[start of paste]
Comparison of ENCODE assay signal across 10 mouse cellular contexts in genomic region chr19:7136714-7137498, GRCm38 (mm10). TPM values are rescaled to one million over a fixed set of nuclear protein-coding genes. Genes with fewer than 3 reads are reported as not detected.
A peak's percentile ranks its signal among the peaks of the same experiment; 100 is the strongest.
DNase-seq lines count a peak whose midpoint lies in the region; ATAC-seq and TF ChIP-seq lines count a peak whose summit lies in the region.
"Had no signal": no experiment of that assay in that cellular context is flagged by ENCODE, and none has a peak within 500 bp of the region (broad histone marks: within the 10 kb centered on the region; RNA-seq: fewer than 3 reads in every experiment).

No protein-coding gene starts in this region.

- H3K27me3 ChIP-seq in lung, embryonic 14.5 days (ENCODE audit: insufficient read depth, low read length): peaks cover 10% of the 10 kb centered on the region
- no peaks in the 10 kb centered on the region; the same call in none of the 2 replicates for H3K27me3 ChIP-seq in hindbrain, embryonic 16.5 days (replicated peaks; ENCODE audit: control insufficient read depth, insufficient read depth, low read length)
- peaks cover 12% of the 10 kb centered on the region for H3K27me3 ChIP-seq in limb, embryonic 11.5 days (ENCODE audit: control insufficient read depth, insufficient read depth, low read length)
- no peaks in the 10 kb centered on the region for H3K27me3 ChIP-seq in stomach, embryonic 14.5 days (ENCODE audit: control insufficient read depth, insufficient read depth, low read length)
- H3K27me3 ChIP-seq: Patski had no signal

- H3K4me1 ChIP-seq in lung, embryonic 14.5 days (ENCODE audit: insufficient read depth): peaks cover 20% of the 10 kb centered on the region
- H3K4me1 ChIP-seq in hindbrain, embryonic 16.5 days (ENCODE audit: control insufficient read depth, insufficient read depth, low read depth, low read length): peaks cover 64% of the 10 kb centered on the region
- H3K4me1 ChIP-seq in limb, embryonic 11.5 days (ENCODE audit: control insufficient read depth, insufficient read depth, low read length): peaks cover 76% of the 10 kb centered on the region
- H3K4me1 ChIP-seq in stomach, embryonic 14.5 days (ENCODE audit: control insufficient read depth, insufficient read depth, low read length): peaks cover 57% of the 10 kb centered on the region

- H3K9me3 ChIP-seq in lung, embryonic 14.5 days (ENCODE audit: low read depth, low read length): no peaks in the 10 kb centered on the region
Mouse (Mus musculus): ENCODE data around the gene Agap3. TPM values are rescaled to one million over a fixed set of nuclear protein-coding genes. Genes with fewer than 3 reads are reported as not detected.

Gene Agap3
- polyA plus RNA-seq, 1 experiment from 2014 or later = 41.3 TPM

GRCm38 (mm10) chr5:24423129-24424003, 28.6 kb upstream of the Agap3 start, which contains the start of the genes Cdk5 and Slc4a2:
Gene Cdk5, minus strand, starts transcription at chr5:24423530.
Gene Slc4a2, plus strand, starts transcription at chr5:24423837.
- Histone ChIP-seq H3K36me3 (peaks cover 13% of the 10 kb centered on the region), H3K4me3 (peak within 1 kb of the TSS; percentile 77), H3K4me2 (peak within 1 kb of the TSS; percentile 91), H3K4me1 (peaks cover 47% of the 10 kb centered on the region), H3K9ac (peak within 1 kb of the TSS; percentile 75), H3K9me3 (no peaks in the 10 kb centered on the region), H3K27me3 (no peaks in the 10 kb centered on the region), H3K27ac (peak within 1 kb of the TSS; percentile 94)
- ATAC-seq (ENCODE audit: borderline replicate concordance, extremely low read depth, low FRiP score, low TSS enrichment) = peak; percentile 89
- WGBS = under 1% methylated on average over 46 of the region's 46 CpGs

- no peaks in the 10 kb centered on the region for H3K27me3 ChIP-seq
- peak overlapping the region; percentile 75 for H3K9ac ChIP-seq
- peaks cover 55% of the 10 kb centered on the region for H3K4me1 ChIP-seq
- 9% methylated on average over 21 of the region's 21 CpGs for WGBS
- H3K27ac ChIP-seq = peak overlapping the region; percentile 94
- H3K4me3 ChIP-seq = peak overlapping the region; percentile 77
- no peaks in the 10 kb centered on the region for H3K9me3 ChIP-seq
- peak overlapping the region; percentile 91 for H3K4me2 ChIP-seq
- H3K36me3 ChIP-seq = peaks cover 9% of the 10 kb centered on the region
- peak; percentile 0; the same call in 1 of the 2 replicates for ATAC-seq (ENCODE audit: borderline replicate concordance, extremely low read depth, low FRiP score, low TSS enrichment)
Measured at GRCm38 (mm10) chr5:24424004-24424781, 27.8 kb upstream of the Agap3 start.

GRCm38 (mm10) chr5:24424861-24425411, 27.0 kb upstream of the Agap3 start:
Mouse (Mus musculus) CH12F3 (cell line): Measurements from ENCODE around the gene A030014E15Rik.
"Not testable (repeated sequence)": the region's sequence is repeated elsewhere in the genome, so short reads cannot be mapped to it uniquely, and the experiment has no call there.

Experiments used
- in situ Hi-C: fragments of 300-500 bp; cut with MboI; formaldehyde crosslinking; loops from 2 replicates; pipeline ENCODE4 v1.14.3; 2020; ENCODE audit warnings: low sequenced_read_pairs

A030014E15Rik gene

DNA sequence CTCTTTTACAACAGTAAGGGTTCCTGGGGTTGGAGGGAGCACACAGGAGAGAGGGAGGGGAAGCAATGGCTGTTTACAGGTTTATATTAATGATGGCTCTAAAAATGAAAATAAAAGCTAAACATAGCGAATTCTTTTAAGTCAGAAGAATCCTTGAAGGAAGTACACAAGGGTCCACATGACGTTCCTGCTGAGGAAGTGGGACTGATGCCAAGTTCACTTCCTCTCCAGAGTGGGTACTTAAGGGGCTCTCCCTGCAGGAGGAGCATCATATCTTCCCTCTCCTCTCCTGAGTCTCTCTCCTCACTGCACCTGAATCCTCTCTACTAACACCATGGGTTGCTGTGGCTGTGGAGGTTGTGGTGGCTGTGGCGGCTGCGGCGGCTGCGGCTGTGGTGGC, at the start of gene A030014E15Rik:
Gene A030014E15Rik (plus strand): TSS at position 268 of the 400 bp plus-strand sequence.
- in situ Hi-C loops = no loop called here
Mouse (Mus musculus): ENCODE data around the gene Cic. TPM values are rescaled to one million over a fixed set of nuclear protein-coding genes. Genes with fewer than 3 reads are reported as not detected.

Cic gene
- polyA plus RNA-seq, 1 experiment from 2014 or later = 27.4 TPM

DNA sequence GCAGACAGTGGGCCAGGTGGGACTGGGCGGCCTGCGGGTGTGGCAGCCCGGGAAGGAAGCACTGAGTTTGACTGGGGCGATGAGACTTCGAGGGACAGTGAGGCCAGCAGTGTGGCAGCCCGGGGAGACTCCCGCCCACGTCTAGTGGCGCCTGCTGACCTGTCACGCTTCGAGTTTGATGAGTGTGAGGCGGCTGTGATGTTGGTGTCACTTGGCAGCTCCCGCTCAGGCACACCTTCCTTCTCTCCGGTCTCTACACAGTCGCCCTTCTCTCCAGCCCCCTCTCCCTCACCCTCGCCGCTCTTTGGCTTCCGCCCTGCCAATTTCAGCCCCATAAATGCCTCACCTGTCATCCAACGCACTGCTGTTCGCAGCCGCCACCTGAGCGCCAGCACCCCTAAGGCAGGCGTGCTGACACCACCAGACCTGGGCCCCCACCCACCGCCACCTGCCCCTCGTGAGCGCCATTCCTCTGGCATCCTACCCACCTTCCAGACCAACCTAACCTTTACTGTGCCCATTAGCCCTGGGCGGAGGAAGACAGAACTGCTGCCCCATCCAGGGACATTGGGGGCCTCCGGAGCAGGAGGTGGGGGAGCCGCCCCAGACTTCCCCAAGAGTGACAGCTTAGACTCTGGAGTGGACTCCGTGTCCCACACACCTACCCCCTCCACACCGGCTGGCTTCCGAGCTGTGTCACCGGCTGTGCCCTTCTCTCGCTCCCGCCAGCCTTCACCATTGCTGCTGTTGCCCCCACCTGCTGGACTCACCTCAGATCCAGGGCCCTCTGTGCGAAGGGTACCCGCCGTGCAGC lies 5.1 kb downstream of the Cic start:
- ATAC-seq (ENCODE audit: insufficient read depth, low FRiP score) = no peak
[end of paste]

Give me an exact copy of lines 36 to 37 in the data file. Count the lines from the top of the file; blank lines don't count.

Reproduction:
GRCm38 (mm10) chr5:24424861-24425411, 27.0 kb upstream of the Agap3 start:
Mouse (Mus musculus) CH12F3 (cell line): Measurements from ENCODE around the gene A030014E15Rik.